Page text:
Part of the Mix: Michael Massenburg at his studio in Inglewood.

Part of the Mix: Michael Massenburg at his studio in Inglewood. Photo by Ringo Chiu.

The 4,445-square-foot building benefitted from an Inglewood ordinance passed two years ago that allows for live-work uses in six areas of the city – an ordinance that local artists fought for years to create.

The ordinance could open up opportunities for developers and artists, but it’s not yet clear if many landlords will make the investments needed to bring aging buildings up to code, such as installing fire sprinklers. Also uncertain is whether artists would cough up market-rate rents.

Designs on growth

It’s not just studio artists who are scouting for space in Inglewood. Onna Ehrlich and her husband, Joel Bell, gave up leases in Culver City and downtown Los Angeles to buy a 4,800-square-foot warehouse for $700,000 in a space zoned for light manufacturing. The property has been repurposed for offices, showrooms, and manufacturing space for Ehrlich’s eponymous handbag company and her spouse’s firm, Joel Bell Industrial Design.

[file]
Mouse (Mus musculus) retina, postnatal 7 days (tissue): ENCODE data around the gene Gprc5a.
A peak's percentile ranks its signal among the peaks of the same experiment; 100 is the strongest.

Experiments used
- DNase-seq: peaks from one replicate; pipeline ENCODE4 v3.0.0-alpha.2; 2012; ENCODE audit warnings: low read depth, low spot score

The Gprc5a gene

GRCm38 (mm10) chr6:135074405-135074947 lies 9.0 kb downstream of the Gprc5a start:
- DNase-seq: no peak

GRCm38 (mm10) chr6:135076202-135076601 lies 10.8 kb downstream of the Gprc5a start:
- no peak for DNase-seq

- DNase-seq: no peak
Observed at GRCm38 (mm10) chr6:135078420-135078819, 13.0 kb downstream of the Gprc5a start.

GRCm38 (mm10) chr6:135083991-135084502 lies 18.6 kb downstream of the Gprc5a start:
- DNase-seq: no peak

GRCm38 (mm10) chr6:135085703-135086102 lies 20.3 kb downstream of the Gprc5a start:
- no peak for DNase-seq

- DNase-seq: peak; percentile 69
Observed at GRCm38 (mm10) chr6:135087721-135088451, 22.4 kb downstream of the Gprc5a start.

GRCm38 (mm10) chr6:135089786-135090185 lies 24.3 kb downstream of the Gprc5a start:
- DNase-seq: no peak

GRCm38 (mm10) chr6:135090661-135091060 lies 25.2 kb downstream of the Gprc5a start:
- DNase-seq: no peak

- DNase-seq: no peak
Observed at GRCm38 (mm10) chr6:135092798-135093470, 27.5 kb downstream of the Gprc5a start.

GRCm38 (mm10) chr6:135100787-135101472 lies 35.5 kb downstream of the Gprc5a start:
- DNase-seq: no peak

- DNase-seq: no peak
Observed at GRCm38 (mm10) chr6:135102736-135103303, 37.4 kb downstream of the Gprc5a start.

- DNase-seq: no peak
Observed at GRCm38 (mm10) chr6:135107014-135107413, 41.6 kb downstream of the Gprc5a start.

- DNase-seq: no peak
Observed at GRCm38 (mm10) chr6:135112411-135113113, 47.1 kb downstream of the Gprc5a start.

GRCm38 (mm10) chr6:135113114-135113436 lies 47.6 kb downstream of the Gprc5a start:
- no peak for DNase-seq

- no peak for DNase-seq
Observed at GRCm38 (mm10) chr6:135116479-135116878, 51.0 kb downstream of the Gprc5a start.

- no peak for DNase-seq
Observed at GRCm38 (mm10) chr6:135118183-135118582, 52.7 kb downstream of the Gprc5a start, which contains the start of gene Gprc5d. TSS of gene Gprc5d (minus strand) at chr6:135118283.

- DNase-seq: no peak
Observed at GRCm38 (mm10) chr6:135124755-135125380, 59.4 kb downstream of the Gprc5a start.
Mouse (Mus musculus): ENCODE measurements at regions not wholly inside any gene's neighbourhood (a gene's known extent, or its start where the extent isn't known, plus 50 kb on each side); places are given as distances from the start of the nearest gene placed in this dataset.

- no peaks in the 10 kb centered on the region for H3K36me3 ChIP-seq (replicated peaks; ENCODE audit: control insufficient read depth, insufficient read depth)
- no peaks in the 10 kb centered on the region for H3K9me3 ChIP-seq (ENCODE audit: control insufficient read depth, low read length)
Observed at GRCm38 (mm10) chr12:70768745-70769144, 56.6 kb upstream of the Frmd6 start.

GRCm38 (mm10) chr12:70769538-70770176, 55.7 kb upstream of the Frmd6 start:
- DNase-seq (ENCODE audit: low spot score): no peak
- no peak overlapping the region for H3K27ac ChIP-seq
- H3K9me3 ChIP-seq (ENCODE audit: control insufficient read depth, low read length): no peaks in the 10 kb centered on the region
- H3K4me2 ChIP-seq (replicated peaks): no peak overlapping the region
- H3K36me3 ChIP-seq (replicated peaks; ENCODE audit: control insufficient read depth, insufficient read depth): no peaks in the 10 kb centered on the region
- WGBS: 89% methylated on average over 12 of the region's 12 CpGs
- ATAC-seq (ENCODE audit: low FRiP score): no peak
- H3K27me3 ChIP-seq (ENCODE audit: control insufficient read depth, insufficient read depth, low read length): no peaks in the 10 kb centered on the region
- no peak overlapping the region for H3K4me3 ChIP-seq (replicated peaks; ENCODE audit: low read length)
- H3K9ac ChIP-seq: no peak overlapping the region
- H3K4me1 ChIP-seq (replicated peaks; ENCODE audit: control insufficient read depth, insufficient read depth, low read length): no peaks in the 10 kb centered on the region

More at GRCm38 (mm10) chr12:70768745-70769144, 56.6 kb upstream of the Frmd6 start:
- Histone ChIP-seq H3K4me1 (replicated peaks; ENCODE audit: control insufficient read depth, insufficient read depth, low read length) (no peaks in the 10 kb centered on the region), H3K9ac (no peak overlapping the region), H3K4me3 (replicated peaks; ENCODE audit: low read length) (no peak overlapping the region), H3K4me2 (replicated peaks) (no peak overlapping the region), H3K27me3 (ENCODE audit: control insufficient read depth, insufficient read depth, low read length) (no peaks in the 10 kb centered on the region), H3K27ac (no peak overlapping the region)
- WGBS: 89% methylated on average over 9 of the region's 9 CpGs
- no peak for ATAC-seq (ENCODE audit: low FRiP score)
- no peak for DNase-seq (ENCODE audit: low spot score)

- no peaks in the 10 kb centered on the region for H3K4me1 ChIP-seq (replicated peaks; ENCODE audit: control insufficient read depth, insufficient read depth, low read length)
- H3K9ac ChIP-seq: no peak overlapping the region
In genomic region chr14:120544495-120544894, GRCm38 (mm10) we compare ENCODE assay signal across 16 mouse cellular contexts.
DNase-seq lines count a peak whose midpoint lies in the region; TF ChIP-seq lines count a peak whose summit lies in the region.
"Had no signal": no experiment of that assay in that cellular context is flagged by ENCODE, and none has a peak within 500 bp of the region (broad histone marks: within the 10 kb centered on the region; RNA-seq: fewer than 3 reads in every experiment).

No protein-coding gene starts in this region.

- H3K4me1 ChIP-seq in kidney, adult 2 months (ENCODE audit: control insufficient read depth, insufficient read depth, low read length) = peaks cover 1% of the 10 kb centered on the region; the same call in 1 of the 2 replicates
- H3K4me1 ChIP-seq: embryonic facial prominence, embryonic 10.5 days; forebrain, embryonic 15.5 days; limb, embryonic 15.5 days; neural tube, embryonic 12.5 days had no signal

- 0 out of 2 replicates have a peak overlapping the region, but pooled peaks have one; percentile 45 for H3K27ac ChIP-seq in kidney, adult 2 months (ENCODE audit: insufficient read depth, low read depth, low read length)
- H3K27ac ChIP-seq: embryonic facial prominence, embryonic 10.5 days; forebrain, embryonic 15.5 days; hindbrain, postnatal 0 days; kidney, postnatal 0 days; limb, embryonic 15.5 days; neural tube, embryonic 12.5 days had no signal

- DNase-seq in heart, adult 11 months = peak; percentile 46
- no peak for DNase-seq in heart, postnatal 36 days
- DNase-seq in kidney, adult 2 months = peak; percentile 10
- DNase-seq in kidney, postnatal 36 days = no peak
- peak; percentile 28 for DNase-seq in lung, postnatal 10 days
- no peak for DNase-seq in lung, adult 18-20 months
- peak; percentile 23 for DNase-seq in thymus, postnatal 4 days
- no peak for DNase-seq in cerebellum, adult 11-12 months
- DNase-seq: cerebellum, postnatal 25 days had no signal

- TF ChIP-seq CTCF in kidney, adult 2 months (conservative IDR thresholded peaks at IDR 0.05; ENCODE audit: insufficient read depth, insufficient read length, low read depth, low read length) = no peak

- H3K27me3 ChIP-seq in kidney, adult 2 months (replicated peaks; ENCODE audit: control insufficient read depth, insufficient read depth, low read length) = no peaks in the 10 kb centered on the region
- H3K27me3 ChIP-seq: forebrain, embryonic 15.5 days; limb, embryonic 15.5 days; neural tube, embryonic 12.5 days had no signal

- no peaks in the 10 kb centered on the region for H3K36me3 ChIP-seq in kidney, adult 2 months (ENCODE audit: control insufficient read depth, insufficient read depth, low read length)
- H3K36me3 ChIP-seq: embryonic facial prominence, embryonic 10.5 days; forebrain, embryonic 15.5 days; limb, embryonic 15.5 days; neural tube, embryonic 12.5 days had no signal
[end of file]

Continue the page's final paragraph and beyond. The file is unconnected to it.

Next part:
“It’s one of those places where you can find inventory,” Ehrlich said of Inglewood, where she and Bell have a house. “It’s still affordable compared to Culver City, Venice, and Playa Vista.”

Owen Smith landed in Inglewood when he discovered a decades-old theater that had sat empty for years, much like other neighboring storefronts. Smith is in the process of buying the 8,000-square-foot venue for about $1 million and plans to convert it into a music hall for local artists.

The venue represents a new career path for Smith, a cinematographer who rents camera gear through his company Wandering Pictures.

“I recognize that Inglewood already has character, already has history, and has a great community,” he said. “I just see so much opportunity.”

The stadium waiting game has already begun in Inglewood, with some developers snatching up property around the site where the 2021 Super Bowl is scheduled to take place. But brokers call it all speculation.

“Nobody knows what the properties are going to be worth, because you can’t really compare anything,” said Clarke.

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